The Central Region Chapter of the AAMC:GEA Special Interest Group on Basic Science Education met on April 18, 1996 in Chicago Illinois. This was during the annual CGEA~ conference which this year was hosted by Rush Medical College. Our topic was Textbooks: Selection and Use.

Audience consensus confirmed that textbooks as a study aid for students ranked absolutely last after note service, faculty handouts and even last year’s note service! With that information as background, the discussion focused on the value of textbooks in general. It was agreed that although they can be used as reference sources, the rapid changes in many fields make obsolescence a continual problem; and most textbooks purchased in medical school are out-of-date when the new physician begins in actual practice.

If used as a study aid, should textbooks then be review or comprehensive? This generated much discussion from the audience with varying views expressed. Large detailed textbooks are least useful in the crowded schedule of medical students, whereas quick review books, while more popular with students, are seldom recommended by faculty. Students vote with their dollars and buy the books that serve them best, e.g. the Lippinncott illustrated texts in biochemistry and pharmacology. However, errors and omissions in such review books are often detected by faculty.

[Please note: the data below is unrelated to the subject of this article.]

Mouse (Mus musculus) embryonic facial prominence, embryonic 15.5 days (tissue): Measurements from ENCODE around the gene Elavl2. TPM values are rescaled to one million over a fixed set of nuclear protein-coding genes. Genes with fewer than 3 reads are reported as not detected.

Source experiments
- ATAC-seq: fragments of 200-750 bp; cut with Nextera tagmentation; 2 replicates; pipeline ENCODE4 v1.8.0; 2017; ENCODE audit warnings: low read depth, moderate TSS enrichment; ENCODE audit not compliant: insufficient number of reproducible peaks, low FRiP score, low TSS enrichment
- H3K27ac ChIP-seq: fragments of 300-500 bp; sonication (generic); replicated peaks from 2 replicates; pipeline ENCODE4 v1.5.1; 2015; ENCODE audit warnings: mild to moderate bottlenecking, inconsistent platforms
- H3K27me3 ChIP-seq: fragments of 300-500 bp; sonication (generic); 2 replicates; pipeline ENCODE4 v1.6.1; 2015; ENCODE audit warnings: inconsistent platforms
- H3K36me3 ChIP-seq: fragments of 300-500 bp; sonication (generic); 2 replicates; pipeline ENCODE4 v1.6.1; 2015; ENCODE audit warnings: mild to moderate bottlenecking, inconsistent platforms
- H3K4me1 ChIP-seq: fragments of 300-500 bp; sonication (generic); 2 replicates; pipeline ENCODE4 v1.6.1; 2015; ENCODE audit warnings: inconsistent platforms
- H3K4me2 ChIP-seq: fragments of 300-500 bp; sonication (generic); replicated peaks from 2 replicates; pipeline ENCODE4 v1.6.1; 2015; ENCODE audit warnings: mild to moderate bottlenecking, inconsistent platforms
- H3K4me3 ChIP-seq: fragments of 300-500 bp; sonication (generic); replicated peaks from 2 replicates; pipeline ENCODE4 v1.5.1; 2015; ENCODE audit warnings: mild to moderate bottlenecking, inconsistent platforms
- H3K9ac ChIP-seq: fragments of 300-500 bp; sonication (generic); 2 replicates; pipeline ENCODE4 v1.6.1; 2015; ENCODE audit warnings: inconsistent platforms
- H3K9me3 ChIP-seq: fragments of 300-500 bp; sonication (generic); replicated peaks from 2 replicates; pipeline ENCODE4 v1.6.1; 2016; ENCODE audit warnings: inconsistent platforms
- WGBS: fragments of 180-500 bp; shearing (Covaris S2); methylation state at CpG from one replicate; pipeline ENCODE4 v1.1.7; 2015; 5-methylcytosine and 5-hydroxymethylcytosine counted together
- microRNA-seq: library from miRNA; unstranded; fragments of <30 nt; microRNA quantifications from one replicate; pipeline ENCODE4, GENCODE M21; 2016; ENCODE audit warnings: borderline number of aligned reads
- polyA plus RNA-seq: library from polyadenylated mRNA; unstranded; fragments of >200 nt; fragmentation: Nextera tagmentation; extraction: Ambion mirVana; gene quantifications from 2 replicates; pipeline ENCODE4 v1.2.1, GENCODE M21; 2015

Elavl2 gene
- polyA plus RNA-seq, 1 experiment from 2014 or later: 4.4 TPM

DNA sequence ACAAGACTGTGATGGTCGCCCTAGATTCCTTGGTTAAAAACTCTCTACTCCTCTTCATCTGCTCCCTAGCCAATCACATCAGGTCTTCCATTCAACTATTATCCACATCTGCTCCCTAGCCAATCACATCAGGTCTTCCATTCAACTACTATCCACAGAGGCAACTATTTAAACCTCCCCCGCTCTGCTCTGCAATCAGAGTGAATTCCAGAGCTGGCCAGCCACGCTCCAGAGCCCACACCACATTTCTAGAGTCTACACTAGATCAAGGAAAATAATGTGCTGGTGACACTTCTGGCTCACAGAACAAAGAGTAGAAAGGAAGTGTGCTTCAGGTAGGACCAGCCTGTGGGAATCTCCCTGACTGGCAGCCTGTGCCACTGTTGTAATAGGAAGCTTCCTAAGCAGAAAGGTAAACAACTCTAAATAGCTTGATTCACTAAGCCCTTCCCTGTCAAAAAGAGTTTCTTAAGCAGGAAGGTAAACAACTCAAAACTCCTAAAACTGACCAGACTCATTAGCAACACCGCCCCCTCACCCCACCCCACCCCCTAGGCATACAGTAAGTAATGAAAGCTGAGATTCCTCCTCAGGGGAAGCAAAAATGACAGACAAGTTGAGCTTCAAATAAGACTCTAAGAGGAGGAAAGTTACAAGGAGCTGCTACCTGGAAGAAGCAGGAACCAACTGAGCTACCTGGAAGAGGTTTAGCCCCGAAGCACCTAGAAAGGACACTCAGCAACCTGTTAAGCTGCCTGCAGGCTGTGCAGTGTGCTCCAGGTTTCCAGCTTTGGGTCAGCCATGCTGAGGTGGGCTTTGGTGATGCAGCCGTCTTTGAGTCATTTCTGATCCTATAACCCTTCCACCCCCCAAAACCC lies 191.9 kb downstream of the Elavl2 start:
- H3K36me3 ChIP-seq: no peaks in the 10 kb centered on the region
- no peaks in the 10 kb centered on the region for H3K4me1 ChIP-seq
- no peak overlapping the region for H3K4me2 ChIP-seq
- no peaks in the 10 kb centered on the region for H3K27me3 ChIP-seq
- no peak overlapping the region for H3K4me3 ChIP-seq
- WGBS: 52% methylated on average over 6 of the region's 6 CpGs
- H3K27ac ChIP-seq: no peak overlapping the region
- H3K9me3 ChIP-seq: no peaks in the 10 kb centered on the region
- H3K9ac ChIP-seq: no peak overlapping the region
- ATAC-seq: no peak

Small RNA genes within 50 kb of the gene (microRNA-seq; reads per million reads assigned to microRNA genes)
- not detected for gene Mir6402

It was the opinion of many that content of basic science courses is dictated by perceptions of USMLE (United States Medical Licensing Examination) questions within each discipline. Although the format for the USMLE has changed, the anxiety that a course will omit essential information drives faculty to consider completeness as a virtue in recommending a textbook. Few contemporary texts accurately reflect the content of USMLE because that specific content is largely unknown. Therefore thins rationale for selection is outdated.

It was agreed that few basic science courses are designed around a specific textbook, as faculty are very individual in selection and depth of each topic covered. Therefore, no one textbook will be completely acceptable to all instructors, with it being noted that even some of the best sellers are deficient in clinical content. Changes in technology may soon alter the way textbooks are produced and used, and interactive and computerized formats will likely displace passive reading and study in the near future.

The discussion ended without a conclusion upon which all could agree, but airing opinions and realizing others held similar concerns was a useful end in itself.

We are always interested to learn of the topics you consider should be addressed during the Regional Chapter meetings. Please send your suggestions for future meetings to me on the following:

PLEASE RETURN TO:Murray Saffran, Ph.DFAX: 1-419-382-7395